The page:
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News Briefs

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Parent Issue
Month
October
Year
1987
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Creative Commons (Attribution, Non-Commercial, Share-alike)
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Agenda Publications
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NEWS BRIEFS

Two Local Groups to Join Asylum Effort

ANN ARBOR - On March 22, the Temple Beth Emeth Board unanimously passed a resolution to bring one or more Central American applicants for asylum to Ann Arbor. The decision followed a year in which a Temple committee studied the plight of Central American Refugees. This study included sending two committee members to an eight-day border witness program attended by Jews from across the country last January. "As a result of these efforts the Temple Beth Emeth Board has concluded that there are a substantial number of refugees with legitimate claims to persecution in their own countries who are being denied asylum in the U.S., and that "we as Jews have a religious, moral and historical obligation to aid these refugees" says Rabbi Robert D. Levy. Anyone who has questions or who would like to volunteer to help can call one of the following committee members: Eve Mokotoff at 995-1963, Janet Landman at 971-0985, Anita Caplan at 761-3808, or Lauren Aaronson at 662-0129. There is also a need to raise substantial funds to pay bond to release refugees from detention and for monthly support once refugees are here.

The Unitarian Universalist Church Sanctuary Committee is preparing to bring a Salvadoran or Guatemalan family to Ann Arbor for at least one year. "Through our witness to the attrocities the U.S. govemment supports in Central America, the Santuary Committee hopes to end U.S. military aid to these countries and insure that the U.S. government applies immigration laws fairly to all people whose lives are in danger regardless of their country's relationship to the U.S.," says committee member Arlin Wasserman. The Santuary Committee currently needs more pledges of financial support, people who are fluent in Spanish, and legal aid. Santuary Committee meetings are every Wednesday night at 7:30 pm at the Unitarian Universalist Church, 1917 Washtenaw.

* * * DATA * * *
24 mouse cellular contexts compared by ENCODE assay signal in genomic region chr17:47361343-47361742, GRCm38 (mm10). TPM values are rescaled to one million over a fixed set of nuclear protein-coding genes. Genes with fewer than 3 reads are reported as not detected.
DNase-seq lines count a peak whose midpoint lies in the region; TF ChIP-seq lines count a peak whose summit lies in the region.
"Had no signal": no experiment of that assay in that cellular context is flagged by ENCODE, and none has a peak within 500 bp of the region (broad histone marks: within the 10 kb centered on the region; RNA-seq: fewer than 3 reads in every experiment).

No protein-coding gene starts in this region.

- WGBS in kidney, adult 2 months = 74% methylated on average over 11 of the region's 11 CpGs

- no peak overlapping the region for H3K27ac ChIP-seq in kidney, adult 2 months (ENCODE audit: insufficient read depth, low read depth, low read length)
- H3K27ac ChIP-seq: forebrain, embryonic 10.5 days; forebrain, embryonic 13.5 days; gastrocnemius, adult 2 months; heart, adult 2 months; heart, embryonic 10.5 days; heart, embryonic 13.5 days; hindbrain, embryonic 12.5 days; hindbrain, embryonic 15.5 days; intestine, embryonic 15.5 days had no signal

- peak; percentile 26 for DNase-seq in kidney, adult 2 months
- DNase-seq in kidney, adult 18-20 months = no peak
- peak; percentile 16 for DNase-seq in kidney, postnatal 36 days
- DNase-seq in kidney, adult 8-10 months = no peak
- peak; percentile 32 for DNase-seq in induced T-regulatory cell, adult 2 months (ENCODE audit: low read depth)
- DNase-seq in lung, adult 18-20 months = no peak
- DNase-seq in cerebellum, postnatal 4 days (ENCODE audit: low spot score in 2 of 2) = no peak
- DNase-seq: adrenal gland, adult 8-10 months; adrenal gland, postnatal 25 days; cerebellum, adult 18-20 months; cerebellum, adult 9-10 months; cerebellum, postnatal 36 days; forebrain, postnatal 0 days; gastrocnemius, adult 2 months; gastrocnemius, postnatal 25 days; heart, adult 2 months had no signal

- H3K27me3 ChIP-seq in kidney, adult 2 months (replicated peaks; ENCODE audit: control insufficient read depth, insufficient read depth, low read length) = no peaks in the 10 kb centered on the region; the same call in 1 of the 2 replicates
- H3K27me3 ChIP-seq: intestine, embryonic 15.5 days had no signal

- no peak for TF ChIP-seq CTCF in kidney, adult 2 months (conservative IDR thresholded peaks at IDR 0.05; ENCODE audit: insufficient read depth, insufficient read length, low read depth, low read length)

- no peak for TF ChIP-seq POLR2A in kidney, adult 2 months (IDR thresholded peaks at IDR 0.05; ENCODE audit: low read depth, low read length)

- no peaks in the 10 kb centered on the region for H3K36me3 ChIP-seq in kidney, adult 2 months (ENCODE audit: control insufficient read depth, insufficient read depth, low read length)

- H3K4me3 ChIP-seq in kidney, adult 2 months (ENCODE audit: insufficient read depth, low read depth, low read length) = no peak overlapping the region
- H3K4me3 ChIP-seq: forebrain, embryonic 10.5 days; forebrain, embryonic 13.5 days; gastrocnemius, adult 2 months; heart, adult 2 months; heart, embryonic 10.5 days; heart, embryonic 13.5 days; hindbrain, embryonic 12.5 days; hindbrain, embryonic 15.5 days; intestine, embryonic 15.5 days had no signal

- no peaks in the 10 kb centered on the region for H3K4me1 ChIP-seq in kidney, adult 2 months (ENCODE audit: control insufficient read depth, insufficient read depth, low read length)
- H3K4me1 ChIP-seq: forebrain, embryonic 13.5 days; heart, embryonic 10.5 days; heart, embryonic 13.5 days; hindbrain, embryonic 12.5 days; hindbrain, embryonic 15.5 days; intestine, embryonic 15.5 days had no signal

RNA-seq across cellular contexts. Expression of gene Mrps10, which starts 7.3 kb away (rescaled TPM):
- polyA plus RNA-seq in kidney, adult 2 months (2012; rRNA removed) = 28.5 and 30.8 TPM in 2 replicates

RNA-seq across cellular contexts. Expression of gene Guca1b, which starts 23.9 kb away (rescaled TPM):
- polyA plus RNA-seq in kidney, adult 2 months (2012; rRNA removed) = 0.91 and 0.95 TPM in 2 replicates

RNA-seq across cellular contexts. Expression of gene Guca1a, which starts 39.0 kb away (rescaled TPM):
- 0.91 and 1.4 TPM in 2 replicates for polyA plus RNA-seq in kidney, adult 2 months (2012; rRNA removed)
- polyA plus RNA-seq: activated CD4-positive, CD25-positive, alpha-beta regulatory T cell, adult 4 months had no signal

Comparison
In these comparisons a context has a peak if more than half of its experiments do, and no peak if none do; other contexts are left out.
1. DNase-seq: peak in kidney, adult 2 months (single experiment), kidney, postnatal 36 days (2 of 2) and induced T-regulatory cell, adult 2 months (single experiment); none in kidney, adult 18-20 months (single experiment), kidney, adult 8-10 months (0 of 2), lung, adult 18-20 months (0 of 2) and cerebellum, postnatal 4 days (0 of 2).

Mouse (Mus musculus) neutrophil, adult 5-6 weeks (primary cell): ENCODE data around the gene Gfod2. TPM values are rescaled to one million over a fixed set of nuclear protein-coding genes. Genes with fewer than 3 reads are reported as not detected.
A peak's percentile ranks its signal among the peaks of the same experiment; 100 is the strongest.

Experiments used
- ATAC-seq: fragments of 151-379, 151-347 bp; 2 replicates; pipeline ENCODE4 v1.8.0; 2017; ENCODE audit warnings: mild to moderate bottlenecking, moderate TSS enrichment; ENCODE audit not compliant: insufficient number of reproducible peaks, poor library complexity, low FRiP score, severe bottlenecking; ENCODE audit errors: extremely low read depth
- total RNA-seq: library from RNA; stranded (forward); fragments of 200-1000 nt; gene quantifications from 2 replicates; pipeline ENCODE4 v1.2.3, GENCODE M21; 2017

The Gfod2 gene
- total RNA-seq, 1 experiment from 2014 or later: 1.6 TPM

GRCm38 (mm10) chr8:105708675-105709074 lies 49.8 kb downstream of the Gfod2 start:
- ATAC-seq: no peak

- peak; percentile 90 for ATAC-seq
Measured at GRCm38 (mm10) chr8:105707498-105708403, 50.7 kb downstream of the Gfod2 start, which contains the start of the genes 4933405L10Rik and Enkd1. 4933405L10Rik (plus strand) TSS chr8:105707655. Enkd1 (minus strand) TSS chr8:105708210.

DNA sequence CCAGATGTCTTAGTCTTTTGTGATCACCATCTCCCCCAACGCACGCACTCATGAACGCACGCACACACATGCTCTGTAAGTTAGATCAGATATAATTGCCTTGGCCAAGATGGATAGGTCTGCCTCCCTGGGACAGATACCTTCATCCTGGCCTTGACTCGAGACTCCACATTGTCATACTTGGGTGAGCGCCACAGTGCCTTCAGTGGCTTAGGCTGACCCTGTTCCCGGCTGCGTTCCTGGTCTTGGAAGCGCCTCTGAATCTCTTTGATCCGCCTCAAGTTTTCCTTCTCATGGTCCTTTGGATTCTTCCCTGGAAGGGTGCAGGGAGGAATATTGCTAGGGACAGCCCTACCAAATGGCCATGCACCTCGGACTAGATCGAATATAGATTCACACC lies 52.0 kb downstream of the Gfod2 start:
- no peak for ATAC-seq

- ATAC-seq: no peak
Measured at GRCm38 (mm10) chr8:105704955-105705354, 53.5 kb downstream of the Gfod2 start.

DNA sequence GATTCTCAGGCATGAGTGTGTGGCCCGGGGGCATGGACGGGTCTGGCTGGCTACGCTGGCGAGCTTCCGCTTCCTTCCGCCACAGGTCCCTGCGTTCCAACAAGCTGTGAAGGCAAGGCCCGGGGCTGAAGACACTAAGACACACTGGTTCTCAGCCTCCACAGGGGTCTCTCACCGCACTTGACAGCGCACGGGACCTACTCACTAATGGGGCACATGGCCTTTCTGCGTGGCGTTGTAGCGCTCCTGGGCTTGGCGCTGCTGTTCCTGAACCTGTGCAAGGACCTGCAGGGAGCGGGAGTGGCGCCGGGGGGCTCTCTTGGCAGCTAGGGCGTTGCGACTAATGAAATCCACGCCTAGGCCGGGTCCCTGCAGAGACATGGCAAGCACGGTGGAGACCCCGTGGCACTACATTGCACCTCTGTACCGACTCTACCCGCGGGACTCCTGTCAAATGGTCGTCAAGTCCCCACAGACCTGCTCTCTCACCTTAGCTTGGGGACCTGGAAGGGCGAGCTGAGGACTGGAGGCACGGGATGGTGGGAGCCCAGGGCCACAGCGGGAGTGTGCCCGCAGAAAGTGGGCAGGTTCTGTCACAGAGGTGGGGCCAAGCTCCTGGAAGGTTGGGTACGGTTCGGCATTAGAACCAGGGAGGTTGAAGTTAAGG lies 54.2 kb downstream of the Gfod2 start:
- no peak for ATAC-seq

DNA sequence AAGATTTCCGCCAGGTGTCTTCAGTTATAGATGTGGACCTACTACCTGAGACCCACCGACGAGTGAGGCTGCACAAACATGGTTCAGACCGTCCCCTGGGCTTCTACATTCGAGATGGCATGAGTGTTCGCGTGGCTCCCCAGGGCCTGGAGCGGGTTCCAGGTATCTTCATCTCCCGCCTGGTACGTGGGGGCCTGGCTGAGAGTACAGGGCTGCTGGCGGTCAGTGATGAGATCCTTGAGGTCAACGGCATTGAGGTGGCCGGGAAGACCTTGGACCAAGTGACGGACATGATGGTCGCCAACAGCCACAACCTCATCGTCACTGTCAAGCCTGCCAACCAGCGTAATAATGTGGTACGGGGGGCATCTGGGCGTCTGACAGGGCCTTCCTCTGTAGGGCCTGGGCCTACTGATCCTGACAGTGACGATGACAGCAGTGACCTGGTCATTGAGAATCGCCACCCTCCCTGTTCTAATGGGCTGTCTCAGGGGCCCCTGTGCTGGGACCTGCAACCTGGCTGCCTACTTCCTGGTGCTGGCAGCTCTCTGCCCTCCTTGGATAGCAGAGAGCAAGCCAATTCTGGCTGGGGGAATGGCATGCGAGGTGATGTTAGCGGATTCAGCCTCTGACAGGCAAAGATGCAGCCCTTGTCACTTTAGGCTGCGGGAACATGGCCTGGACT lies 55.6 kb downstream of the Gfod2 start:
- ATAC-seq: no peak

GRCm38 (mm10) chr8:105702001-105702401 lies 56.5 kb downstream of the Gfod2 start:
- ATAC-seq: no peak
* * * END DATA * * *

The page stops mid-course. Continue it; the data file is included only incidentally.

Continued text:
Two New County Services Available

Washtenaw County has two new services available: Touchstone, a self-help group for adults in Washtenaw County whose lives have been touched by child sexual abuse; and a Citizen Dispute Resolution program.

Touchstone is a new program of the Assault Crisis Center (ACC). "The program comes at a time of increasing awareness and understanding of the problem of child sexual abuse," says Tish Neidhordt, coordinator of ACC's Incest Treatment Program. "In Washtenaw County repons of child sexual abuse have risen 25% between fiscal year 1983-84 and 1985-86."

The program is in place "for anyone whose life has been affected by child sexual abuse. Touchstone is a safe place to come together for mutual support with the additional possibility of optional activities and group action." Activities being considered include developing parenting skills, increasing member's self-esteem, increasing awareness of child sexual abuse as a step toward prevention, and advocating for improved criminal justice procedure.